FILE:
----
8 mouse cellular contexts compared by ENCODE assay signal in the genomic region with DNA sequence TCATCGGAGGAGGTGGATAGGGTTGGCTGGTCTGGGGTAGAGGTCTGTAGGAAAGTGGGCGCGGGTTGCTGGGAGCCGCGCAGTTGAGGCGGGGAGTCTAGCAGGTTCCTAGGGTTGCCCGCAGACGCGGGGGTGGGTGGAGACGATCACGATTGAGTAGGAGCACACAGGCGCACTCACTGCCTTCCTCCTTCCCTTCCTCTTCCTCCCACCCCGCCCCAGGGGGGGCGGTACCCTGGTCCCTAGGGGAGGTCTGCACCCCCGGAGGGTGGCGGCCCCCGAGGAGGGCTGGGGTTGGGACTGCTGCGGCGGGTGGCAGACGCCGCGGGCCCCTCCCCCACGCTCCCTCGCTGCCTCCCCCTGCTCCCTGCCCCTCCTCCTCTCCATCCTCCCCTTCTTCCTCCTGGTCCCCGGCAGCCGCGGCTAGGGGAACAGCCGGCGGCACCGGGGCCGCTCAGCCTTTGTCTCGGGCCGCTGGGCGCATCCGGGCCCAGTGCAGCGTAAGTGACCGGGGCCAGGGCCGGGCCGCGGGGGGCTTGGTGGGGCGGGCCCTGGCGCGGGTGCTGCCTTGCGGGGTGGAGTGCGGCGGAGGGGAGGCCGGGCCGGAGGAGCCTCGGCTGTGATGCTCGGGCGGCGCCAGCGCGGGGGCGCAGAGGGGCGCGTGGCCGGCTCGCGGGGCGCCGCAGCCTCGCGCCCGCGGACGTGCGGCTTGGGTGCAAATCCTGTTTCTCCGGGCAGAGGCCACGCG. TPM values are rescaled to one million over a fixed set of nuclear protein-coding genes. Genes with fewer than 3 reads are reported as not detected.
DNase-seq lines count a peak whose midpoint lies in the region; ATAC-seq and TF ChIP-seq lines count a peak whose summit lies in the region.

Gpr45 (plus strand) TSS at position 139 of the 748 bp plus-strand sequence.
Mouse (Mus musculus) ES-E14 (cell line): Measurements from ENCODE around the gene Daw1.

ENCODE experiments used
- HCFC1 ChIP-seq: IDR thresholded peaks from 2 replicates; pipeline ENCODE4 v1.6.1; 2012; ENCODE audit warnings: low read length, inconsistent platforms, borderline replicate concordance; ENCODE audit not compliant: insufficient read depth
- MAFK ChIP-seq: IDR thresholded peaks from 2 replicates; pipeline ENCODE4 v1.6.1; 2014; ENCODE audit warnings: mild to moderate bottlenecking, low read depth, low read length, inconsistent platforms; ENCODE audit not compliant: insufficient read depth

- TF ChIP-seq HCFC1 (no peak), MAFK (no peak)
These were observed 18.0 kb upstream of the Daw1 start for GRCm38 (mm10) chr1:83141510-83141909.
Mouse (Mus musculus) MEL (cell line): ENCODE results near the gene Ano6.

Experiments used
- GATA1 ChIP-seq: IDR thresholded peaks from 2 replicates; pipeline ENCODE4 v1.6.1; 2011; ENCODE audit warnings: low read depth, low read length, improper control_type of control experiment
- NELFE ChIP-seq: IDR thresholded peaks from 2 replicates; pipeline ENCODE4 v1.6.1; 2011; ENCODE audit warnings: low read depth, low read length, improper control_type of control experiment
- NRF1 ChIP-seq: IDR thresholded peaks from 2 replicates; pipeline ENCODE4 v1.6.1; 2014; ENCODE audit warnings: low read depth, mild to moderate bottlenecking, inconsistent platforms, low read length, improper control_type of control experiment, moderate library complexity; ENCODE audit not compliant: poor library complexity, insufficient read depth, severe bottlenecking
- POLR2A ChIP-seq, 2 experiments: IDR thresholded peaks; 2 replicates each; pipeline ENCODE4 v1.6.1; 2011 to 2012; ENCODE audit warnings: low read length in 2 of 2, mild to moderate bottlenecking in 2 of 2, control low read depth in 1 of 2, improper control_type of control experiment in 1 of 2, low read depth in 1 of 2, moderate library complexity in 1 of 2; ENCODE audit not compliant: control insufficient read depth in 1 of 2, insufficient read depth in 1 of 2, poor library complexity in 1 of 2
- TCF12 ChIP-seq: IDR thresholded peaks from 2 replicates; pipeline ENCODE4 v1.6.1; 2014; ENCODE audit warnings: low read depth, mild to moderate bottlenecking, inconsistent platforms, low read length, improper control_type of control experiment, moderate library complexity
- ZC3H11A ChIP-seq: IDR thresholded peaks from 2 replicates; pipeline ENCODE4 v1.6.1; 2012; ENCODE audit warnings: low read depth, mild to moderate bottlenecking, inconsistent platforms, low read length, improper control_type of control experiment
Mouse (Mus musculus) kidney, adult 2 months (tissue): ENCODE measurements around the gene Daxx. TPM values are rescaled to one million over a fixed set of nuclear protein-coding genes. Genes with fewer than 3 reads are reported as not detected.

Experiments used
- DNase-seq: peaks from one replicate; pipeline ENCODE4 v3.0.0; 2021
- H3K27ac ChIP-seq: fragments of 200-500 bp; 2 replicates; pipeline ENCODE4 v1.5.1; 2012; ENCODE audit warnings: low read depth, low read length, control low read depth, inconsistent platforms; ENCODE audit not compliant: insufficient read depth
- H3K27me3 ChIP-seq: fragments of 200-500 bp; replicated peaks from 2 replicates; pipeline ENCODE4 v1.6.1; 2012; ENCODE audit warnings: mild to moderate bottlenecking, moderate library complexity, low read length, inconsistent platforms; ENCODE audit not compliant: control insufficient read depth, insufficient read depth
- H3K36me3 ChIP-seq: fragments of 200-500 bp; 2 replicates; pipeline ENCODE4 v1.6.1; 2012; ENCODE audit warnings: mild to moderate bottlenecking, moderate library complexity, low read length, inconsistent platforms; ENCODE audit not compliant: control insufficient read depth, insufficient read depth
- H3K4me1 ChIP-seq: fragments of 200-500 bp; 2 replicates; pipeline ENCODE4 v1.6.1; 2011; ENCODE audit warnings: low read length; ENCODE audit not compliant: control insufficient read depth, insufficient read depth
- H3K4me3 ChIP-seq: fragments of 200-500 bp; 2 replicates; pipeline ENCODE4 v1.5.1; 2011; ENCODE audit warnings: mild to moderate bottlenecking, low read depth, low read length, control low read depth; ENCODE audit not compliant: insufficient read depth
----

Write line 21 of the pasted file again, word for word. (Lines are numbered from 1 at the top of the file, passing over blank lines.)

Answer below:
- H3K27ac ChIP-seq: fragments of 200-500 bp; 2 replicates; pipeline ENCODE4 v1.5.1; 2012; ENCODE audit warnings: low read depth, low read length, control low read depth, inconsistent platforms; ENCODE audit not compliant: insufficient read depth